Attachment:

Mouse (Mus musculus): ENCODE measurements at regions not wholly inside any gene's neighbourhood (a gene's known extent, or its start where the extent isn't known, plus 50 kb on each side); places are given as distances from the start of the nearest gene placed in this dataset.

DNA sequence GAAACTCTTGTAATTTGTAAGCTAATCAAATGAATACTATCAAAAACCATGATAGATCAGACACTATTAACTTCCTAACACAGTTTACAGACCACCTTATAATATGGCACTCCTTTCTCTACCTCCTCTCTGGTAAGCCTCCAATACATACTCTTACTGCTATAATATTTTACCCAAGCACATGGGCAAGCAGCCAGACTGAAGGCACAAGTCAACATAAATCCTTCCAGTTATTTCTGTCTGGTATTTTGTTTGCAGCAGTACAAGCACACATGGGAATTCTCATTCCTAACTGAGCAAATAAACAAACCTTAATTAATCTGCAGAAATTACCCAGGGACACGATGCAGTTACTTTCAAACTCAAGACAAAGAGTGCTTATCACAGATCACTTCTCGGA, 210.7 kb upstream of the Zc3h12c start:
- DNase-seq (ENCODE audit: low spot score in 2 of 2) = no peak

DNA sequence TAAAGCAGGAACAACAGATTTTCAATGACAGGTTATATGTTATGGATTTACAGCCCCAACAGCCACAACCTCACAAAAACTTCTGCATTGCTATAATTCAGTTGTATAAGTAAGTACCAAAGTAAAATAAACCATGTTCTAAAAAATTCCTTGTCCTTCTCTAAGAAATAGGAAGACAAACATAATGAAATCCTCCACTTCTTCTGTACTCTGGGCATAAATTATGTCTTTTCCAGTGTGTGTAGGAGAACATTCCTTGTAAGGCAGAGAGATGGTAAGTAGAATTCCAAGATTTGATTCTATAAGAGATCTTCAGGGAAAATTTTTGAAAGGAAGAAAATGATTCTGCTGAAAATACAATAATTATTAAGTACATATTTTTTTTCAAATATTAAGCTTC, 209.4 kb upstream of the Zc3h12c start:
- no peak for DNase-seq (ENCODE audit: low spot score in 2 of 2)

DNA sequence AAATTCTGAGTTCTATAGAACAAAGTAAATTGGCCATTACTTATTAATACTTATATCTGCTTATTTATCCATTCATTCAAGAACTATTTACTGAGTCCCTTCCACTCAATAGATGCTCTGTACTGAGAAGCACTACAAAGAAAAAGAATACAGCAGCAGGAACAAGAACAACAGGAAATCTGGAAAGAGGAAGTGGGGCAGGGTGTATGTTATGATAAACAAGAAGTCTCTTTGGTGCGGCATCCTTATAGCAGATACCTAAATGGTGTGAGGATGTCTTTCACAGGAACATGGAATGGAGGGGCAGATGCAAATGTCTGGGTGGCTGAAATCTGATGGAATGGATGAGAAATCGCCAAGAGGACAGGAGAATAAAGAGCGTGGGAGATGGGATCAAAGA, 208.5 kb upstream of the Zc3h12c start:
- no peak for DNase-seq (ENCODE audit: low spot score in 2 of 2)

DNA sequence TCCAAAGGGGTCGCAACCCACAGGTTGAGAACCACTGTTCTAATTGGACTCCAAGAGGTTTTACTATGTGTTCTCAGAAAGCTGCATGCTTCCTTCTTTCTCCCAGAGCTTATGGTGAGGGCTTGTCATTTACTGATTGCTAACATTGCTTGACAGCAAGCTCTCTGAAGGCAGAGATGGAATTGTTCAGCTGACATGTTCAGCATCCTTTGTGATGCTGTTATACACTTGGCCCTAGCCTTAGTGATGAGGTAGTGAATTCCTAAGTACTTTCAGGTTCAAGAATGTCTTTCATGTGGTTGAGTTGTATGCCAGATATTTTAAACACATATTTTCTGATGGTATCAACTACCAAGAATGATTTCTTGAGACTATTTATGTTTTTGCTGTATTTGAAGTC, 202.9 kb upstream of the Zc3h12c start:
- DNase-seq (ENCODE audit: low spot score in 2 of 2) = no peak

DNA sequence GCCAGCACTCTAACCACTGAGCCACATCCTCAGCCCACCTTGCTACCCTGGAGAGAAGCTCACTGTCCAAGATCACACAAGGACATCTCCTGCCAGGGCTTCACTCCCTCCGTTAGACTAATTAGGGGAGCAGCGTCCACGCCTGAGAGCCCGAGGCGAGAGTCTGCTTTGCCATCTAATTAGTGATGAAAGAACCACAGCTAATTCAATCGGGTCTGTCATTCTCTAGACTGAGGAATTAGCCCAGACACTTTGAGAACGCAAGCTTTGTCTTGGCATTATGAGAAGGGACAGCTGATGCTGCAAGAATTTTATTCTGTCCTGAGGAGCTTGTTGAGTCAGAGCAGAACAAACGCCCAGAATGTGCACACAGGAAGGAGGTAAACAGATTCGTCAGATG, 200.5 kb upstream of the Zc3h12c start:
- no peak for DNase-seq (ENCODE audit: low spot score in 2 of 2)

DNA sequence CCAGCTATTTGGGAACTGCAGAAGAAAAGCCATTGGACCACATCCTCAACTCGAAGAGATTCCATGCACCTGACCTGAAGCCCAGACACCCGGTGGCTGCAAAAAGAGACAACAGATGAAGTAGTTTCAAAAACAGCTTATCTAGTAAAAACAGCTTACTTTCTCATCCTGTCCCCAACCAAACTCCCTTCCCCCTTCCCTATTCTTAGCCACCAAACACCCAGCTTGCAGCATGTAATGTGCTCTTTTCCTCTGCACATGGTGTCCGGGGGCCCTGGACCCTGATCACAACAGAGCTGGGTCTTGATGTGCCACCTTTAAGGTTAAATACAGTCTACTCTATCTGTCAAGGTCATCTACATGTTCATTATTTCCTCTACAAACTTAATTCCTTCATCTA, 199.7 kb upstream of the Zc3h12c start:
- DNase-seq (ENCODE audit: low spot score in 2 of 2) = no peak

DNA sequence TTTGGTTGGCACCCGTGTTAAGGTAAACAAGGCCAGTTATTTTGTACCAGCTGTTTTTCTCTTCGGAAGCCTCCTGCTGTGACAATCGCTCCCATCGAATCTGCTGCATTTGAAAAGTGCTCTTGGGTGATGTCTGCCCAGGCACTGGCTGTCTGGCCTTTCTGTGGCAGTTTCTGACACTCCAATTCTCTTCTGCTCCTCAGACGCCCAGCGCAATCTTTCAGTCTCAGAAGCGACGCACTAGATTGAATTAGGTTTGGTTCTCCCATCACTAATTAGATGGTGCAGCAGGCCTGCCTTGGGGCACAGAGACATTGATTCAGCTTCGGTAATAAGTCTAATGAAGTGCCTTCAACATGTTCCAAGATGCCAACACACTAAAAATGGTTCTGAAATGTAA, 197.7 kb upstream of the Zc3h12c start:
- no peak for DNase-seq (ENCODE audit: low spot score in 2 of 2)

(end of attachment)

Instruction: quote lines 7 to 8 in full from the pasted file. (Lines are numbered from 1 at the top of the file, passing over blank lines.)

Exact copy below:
- no peak for DNase-seq (ENCODE audit: low spot score in 2 of 2)

DNA sequence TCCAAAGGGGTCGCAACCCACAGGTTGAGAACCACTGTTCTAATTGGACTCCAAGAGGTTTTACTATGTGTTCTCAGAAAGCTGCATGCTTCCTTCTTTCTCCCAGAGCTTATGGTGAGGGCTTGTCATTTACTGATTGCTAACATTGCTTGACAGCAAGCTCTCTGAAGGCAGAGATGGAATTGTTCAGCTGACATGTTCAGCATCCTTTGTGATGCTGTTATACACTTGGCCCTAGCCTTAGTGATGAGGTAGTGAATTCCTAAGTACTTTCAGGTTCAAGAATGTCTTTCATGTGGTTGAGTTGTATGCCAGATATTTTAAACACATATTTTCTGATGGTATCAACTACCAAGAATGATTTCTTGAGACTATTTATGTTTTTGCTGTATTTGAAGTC, 202.9 kb upstream of the Zc3h12c start: